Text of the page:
speci is interrogation techniques under the new legal standards, and concluded

that nudity, sleep deprivation, and dietary manipulation were permissible

techniques under these standards.

(U) II. -ANALYSIS

(U) A. Legal Standards

-(U)4'>ursuarit to Department ofJustice regulations set forth at 28 C.F.R. Part

77, Ethical Standards for Attorneys for the Government, Department attorneys must

conform to the rules of ethical conduct of the courtbefore which a particular case

is pending.' In this case, the legal advice in question was rendered in the District

of Columbia. Therefore, the District of Columbia Rules of Professional Conduct

'° (U).28 C.F.R. § 77.3. These regulations implement., itle 28, section 530B of the U.S. Code,

which provides that an attorney for the Government is sabject to the state laws and rules, and

local Federal court rules governing attorneys in each State where such attorney engages in that

attorney's duties . . ." The term "attorney for the Government" includes "any attorney employed

in ... a Department of Justice agency." 28 C.F.R. 77

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(D.C. Rules) are applicable.'

(U) 1. The Duty of Competence

(U) Rule 1.1(a) of the D.C. Rules provides that: "A lawyer shall provide

competent representation to a client. Competent representation requires the legal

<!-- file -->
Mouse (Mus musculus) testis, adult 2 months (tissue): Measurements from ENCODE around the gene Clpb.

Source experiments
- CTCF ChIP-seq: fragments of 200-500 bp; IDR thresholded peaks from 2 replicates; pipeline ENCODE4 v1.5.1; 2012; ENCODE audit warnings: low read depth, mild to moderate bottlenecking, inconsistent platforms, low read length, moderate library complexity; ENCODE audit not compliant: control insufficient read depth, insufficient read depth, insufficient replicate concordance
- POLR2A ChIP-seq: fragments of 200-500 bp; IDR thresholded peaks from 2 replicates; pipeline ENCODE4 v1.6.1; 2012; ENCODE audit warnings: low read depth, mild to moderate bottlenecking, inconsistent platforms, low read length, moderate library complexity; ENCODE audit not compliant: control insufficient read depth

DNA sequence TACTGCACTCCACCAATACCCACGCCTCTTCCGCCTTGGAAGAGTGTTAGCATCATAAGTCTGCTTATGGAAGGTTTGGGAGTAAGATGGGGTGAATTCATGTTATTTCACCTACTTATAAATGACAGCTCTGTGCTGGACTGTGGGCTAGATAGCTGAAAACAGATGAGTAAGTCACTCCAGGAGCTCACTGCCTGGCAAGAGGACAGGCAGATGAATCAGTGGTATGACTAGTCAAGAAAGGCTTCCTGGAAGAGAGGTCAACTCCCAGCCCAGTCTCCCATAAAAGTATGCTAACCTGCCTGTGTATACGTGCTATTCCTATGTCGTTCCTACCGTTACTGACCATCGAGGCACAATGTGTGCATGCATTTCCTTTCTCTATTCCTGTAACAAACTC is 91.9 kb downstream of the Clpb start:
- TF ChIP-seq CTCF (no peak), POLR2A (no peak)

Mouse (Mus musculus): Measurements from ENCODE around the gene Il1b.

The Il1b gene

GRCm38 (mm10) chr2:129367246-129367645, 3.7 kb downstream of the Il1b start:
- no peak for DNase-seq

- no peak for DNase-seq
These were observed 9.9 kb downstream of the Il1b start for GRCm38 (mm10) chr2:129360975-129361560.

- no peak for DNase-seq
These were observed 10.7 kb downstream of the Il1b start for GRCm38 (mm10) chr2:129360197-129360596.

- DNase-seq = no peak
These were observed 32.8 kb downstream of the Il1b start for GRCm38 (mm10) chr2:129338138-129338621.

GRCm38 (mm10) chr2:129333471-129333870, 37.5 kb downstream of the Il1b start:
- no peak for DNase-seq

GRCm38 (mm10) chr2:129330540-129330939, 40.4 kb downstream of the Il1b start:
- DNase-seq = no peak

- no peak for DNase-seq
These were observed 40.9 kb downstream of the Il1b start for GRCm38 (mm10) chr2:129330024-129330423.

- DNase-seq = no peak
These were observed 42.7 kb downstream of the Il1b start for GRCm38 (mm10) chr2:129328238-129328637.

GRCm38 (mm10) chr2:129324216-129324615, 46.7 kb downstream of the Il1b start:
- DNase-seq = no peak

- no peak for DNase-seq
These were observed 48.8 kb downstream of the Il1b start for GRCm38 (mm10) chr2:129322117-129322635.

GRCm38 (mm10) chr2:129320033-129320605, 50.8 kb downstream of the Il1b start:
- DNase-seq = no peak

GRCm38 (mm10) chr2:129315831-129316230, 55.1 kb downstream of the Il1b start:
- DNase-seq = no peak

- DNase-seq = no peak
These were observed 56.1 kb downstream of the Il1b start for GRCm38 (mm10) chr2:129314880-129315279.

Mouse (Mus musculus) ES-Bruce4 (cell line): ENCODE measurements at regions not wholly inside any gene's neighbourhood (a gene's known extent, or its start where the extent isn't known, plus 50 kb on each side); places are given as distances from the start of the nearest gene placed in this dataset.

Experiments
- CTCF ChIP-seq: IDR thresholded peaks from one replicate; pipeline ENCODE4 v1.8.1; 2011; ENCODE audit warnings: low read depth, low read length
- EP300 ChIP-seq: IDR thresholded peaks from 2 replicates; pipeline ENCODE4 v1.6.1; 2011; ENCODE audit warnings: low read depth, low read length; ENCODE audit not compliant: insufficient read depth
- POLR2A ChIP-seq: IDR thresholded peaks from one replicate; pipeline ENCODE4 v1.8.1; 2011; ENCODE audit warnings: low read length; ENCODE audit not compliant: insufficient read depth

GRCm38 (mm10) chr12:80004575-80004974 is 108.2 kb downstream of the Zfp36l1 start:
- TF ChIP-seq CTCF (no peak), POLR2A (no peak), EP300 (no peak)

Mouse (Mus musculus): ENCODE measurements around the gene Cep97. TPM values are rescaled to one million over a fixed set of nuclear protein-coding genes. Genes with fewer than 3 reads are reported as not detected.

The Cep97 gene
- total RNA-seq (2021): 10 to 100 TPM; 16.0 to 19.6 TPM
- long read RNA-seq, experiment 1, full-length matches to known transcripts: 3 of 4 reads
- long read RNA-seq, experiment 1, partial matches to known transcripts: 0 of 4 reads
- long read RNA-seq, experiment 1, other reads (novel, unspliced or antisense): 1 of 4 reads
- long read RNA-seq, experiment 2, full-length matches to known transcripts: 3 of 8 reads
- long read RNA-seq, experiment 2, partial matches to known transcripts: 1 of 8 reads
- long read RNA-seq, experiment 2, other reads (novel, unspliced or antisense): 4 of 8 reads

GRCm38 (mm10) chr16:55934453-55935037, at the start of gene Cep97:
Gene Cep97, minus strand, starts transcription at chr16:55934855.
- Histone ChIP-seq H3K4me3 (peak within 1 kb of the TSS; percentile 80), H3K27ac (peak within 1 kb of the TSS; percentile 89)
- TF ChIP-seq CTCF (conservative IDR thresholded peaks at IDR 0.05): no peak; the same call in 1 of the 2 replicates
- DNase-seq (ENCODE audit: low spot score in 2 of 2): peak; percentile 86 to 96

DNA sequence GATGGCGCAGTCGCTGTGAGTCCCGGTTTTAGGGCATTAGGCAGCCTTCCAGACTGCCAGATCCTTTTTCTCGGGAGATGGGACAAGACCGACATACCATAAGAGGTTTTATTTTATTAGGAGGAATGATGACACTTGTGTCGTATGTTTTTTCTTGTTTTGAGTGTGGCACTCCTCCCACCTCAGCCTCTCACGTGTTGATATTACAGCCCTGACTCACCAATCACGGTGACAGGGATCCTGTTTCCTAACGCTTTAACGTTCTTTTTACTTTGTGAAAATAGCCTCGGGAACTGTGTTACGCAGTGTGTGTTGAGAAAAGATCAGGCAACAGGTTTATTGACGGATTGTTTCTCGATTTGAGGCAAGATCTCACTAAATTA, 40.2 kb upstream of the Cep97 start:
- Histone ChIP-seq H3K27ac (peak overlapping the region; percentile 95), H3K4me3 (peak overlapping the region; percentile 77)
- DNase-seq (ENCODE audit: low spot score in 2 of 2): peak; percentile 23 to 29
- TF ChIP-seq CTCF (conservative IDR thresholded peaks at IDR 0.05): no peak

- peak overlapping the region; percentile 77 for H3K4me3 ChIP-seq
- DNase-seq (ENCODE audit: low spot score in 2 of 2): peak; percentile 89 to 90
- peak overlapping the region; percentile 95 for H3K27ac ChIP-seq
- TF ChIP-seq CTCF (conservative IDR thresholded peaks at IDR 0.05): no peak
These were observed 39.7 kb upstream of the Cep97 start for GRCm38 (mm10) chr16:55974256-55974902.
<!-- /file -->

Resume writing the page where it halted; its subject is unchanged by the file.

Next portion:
knowledge, skill, thoroughness, and preparation reasonably necessary for the

representation." Rule 1.1 (b) states that: "A lawyer shall serve a client with skill

and care commensurate with that generally afforded to clients by other lawyers in

similar matters."

(U) Comment 2 to the rule identifies the following legal skills as essential:

"the analysis of precedent, the evaluation of evidence, and legal drafting."

Comment 5 adds that "f competent handling of a particular matter includes inquiry

into and analysiS of the factual and legal elements of the problem, and use of

methods and procedures meeting the standards of competent practitioners. . .

The required attention and preparation are determined in part by what is at stake;

major litigation and complex transactions ordinarily require more elaborate

treatment than matters of lesser consequence."

(U) We reviewed specific examples of "methods and procedures meeting the

standards of competent practitioners" in cases cited in the ABA's Annotated Model

Rules of Professional Conduct (5 th ed. 2003) and in other reported decisions in

which courts have judged the competence of attorneys' written work.' We also

consulted some, of the textbooks and treatises used to teach basic legal method,

analysis and drafting to law students and other legal professionals. Finally, we

reviewed a May 16, 2005 Memorandum by OLC's then Acting AAG Steven

Bradbur-j, captioned "Best Practices for OLC Opinions" (OLC Best Practices

102 (U) in addition, we note that Judge Bybee, Patrick Philbin an are all

members of the District of Columbia Bar. Philbin is also a member of the Massachusetts bar.

John Yoo is a member of the Pennsylvania bar. Those jurisdictions have all adopted the American

Bar Association's (ABA) Model Rules of Professional Conduct, with no significant changes, and the